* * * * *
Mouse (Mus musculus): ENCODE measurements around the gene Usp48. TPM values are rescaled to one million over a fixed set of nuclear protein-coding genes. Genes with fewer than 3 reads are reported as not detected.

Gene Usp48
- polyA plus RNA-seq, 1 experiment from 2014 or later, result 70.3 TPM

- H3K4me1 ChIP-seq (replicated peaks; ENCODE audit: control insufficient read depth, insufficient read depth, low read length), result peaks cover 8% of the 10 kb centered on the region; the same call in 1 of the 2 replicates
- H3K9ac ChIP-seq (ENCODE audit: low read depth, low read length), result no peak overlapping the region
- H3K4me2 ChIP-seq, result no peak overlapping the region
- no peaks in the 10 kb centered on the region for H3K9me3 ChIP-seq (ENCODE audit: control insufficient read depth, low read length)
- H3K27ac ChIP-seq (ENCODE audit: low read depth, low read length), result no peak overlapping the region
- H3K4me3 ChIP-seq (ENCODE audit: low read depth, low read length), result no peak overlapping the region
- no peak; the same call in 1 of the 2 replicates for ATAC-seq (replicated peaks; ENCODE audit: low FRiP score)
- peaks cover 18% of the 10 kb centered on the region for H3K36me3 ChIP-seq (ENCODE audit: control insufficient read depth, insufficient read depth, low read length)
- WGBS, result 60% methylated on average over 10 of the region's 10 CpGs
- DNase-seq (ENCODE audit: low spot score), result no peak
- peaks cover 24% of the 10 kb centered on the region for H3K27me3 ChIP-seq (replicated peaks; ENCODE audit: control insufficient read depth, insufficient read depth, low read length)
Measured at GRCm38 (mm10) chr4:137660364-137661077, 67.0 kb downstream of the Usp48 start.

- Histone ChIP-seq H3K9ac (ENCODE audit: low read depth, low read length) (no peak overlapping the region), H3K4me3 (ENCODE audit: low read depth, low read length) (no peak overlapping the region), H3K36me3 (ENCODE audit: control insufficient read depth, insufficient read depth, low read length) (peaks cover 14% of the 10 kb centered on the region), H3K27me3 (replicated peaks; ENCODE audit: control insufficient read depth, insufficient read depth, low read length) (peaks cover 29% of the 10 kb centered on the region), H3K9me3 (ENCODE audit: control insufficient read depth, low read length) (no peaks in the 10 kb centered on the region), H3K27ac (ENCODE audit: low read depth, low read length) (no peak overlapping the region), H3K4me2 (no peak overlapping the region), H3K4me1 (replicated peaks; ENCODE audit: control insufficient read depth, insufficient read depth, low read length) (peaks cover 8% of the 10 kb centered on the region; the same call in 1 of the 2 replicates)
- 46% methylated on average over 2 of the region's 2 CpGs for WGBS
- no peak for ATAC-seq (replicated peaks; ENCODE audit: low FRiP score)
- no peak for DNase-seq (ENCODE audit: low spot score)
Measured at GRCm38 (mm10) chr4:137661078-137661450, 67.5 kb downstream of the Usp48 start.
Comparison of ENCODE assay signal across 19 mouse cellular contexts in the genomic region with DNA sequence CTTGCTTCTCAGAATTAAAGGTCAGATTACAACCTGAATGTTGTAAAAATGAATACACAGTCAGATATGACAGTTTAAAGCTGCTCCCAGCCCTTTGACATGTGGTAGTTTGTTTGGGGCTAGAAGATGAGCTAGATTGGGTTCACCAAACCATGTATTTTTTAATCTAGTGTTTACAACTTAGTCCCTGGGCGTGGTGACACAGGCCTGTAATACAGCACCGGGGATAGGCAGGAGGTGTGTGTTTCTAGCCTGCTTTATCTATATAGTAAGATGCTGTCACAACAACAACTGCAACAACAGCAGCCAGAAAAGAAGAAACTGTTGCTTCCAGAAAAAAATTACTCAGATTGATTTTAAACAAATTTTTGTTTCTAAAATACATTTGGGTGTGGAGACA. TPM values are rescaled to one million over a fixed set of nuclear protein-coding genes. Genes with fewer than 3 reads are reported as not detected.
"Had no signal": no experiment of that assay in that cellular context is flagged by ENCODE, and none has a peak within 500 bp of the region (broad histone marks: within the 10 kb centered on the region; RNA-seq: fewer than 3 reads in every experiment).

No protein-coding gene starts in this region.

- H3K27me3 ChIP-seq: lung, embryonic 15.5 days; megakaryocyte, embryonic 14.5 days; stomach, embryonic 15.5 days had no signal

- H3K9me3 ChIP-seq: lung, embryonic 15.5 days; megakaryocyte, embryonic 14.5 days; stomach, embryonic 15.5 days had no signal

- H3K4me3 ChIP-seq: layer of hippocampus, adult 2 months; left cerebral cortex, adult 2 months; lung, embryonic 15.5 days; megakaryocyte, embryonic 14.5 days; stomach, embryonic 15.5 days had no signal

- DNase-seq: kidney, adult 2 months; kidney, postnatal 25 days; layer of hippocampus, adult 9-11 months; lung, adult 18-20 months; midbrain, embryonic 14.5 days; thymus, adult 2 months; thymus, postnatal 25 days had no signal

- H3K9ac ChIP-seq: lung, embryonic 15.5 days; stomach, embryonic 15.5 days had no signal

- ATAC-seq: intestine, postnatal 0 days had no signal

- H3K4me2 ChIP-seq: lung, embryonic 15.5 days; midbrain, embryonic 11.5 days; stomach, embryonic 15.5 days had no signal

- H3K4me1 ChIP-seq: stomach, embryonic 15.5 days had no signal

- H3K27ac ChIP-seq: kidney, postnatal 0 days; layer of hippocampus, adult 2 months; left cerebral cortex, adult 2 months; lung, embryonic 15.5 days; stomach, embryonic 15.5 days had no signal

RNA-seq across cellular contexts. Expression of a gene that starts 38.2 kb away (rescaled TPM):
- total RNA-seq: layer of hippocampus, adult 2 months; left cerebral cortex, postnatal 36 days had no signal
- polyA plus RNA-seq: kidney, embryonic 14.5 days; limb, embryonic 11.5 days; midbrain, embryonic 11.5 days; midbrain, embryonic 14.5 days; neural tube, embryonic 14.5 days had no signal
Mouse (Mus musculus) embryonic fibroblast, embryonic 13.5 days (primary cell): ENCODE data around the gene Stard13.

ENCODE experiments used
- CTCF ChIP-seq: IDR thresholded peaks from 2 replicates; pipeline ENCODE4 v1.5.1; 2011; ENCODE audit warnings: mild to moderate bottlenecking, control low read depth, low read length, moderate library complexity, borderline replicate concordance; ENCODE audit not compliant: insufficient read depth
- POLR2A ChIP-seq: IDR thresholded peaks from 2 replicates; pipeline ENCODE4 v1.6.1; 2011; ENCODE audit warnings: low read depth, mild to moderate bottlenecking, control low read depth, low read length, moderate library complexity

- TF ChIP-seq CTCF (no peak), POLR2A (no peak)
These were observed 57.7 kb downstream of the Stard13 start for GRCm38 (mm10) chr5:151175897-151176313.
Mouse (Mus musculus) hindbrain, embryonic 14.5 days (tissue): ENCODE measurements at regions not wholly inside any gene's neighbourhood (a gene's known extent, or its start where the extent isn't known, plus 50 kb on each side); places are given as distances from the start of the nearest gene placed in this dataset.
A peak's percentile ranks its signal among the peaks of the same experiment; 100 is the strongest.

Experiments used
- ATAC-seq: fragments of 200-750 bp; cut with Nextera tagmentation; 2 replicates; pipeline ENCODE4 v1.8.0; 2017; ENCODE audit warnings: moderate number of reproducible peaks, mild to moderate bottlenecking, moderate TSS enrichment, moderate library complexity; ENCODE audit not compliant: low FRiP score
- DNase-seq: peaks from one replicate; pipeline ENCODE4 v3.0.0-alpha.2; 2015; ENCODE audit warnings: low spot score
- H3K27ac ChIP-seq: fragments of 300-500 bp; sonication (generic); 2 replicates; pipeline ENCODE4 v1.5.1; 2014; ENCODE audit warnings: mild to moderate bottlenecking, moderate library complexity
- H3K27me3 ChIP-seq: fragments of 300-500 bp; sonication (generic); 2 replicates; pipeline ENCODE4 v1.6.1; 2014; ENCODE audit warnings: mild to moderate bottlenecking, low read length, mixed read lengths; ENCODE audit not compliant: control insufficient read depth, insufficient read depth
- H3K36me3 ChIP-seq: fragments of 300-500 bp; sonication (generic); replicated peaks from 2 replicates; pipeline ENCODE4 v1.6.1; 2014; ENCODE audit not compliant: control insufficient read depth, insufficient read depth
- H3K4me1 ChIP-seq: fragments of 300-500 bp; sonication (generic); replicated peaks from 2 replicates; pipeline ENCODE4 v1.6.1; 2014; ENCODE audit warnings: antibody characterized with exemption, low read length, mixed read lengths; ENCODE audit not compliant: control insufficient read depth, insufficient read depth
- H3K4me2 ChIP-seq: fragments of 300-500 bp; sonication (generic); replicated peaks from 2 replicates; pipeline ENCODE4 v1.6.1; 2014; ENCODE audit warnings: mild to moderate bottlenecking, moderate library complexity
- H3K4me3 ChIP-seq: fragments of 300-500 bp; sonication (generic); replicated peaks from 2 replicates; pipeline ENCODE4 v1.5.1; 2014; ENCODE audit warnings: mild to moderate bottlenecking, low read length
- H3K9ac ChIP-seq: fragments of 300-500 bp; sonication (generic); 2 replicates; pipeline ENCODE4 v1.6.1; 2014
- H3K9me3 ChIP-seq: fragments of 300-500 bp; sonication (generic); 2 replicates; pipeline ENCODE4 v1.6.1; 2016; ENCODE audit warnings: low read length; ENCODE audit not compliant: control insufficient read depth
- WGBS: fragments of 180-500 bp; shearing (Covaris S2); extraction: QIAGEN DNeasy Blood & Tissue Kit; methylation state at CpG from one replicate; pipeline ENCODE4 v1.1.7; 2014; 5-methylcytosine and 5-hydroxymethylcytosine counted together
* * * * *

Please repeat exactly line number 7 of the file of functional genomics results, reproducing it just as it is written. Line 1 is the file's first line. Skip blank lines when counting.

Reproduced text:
- no peaks in the 10 kb centered on the region for H3K9me3 ChIP-seq (ENCODE audit: control insufficient read depth, low read length)